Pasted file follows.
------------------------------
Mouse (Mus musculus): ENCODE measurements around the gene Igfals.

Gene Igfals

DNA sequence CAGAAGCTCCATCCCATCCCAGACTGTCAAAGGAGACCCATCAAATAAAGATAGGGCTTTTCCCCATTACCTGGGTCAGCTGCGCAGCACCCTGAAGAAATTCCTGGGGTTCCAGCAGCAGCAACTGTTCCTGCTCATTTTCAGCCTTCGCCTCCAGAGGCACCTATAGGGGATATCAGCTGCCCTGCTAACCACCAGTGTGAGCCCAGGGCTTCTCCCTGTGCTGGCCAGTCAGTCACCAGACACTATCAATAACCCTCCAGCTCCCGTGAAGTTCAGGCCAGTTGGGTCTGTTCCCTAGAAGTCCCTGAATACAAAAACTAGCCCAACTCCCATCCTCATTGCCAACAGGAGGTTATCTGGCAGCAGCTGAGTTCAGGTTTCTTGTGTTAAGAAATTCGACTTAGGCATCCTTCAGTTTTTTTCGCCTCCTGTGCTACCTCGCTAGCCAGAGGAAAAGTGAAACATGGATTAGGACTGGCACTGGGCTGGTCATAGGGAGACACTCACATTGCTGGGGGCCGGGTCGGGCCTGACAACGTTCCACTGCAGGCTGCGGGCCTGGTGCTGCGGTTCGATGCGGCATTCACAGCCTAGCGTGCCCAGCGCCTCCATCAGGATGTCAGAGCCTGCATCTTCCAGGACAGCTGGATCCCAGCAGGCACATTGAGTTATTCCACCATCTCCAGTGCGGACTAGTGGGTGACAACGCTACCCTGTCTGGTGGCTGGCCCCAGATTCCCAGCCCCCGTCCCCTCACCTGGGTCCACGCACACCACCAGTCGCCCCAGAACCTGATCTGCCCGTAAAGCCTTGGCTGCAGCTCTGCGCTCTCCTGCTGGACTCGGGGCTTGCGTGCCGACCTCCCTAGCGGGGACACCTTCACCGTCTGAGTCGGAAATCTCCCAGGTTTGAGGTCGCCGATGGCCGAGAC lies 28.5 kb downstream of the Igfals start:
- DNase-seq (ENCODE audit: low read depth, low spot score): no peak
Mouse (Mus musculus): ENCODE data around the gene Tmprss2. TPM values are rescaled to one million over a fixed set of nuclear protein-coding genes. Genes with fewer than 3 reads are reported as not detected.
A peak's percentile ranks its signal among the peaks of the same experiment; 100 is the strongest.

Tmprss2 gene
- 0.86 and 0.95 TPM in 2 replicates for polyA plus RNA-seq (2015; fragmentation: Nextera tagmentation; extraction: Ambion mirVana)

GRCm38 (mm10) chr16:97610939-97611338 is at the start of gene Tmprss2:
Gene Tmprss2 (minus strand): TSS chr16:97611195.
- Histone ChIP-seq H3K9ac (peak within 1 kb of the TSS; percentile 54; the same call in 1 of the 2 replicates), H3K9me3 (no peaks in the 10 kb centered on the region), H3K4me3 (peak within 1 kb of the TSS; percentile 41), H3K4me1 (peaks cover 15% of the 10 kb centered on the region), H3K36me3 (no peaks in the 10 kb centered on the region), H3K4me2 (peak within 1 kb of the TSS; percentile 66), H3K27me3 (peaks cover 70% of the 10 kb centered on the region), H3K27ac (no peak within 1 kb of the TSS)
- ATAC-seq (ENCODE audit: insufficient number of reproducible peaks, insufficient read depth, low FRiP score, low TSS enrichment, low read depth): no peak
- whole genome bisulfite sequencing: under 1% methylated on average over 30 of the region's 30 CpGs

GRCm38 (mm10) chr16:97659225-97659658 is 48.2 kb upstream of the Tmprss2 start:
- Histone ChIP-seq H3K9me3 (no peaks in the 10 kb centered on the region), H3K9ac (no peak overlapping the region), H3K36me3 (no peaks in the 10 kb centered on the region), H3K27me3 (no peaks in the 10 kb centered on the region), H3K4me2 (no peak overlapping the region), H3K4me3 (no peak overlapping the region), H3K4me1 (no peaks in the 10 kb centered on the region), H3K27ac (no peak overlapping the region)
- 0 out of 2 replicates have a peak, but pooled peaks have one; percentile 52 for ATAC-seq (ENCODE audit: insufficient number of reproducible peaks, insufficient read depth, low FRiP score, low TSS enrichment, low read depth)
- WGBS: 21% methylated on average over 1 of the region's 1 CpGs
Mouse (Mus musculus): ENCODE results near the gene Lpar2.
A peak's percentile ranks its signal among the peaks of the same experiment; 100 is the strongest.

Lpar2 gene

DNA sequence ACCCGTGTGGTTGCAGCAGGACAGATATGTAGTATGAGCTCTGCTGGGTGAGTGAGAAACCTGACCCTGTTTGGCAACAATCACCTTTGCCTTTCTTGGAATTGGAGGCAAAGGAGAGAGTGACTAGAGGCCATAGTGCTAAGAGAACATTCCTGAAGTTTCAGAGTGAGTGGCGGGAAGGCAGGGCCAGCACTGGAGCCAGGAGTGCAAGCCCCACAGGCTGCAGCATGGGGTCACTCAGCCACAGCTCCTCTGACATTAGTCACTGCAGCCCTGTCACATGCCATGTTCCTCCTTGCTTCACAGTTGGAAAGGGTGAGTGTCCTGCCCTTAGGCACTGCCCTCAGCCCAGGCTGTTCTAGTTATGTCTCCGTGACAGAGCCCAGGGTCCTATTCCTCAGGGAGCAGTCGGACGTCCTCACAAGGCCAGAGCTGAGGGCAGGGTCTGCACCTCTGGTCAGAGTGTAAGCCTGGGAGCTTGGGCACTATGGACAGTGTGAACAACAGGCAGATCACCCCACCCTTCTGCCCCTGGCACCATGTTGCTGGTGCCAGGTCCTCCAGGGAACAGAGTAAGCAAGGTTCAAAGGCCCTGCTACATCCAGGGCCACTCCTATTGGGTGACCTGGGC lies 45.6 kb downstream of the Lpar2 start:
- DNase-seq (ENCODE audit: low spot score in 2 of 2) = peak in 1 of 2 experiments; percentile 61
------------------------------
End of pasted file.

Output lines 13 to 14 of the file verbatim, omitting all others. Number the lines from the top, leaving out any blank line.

- whole genome bisulfite sequencing: under 1% methylated on average over 30 of the region's 30 CpGs

GRCm38 (mm10) chr16:97659225-97659658 is 48.2 kb upstream of the Tmprss2 start: